It is an interesting correlation, the charcoal, exotic elements and microspherules that these sites. Yet, an airburst isn’t necessarily the only potential cause. Brad Lepper (senior archeologist for the Ohio History Connection), an expert of Hopewell sites, points out that the Hopewell “prepared ceremonial basins and prepared floors that served as crematoria or as burnt offerings of ceremonial regalia,” at most of the places mentioned in this study. Could that be the source of the charcoal and evidence of high heat?
My students and I at Denison University have studied some of the strange rocks that show high temperature from an Hopewell earthwork called Snake Den Mound. They are as bizarre as the study suggests, with an appearance like iron furnace slag with molten sandstone and charred plants. Although we don’t have much evidence that the Hopewell built furnaces, it isn’t out of the realm of their technology to do as much. So, you don’t necessarily need an airburst to do it.
Milford Earthworks in Ohio, showing the potential “comet” pattern that Tankersley and others (2022) suggests supports an airburst scenario. Credit: Squier & Davis (1848).
How Does Culture Change?
Culturally, Lepper has some issue with the idea that the Hopewell experienced a “cultural downturn” that can correlate with this (or any) event. He points out that “indigenous societies that came after the Hopewell did not abandon the region and in fact experienced a rise in population.”
It is true that most large ceremonial earthworks date prior to this potential airburst event ~1,600 years ago. However, other parts of the Hopewell culture persisted, including trade. “They continued to interact with distant regions acquiring such things as marine shell vessels from the Gulf Coast, mica from the southern Appalachian Mountains, and cotton, from either the Southwestern U.S. or northern Mexico,” said Lepper.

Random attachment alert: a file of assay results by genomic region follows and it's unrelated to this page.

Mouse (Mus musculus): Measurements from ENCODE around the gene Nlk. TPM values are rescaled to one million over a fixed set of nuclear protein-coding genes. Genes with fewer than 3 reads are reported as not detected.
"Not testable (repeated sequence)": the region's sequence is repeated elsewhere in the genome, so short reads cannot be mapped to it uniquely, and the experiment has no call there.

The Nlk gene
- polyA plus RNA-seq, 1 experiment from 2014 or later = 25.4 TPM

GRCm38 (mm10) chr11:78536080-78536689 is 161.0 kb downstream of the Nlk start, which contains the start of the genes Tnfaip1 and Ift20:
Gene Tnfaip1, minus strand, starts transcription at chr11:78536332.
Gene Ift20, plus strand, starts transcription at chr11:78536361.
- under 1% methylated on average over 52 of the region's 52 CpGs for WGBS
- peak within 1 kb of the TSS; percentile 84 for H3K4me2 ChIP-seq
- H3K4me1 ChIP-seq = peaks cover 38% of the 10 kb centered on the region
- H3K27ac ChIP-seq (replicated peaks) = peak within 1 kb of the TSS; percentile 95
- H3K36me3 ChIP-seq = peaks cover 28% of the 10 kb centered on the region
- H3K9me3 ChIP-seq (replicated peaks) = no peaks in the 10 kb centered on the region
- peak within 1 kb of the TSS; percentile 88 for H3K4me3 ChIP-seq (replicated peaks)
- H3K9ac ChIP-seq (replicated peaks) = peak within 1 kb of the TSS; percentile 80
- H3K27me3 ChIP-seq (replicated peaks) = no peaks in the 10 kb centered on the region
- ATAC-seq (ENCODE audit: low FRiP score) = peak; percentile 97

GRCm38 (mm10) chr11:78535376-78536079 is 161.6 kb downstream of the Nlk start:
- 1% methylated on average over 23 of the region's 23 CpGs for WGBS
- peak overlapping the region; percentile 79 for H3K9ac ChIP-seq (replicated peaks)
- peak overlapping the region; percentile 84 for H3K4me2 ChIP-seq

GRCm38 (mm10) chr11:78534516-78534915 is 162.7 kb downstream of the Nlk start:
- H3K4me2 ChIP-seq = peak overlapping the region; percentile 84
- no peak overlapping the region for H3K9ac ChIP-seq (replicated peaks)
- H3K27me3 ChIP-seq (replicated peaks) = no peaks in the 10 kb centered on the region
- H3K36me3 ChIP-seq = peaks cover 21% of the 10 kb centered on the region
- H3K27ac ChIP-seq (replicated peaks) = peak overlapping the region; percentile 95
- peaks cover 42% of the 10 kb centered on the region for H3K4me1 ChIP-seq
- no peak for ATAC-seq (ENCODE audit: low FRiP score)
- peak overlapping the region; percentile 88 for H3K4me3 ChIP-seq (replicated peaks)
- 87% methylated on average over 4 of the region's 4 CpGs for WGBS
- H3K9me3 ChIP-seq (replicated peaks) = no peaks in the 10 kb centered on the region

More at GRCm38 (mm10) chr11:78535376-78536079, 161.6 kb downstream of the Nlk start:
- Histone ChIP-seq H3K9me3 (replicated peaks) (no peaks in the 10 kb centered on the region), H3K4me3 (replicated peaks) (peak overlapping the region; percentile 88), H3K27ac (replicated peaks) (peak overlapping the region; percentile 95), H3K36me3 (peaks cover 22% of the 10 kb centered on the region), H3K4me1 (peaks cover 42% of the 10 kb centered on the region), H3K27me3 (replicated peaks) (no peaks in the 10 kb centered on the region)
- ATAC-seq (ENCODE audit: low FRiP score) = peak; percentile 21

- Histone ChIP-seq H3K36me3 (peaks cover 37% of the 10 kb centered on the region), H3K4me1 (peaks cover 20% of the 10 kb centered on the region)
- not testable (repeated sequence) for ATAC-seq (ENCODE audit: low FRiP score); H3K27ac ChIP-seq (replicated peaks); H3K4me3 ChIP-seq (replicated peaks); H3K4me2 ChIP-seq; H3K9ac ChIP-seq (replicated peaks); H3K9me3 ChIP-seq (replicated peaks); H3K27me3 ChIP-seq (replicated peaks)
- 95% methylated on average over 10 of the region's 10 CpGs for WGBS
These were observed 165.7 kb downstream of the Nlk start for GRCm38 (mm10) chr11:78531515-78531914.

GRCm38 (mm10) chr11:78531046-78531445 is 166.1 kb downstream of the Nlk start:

Instead he suggests that the changes in culture away from building large earthworks was necessiated by increased population where “the extreme levels of cooperation needed to build monumental earthworks would have been impossible to maintain.” In this case, no catastrophe was needed but rather gradual change in the culture from other pressures.
Catastrophism in Humanity’s Past
Now, this whole argument about how a catastrophic event could have influenced the native people of North America isn’t only seen here. The eruptions of Churchhill in the Wrangell Range of Alaska in ~60 and ~850 CE have been potentially linked to the migration of the Athabascan people to the south. This migration lead to the development of the cultures in the desert Southwest. However, just like this Ohio airburst hypothesis, archeologists argue about whether the eruption was the cause or other, not cataclysmic, pressures.
Whatever the link might be, it is fascinating to consider whether an airburst happened over the Ohio Valley and what the people at the time must have thought of such an event. There is a lot of evidence in the Tankersley study to suggest that something happened that introduced these exotic elements to the area.
What would make it even more compelling was to look for the evidence of this airburst away from sites where humans changed the landscape. Do you see these anomalies and microspherules in lakes, river valleys or soils across the region? Do you find evidence of the results of a massive forest fire, like lots of sediment moving into rivers or sliding down slopes. We have some tantalizing hints so far.
The link the changes in the Hopewell maybe be more tenuous. Catastrophism built off of data and myth can be a challenge to “prove,” and even more challenging to show that a singular event like an airburst and eruption influences people when no written record exists. We may never know for certain, but exploring these connections is what drives Earth scientists to study the past.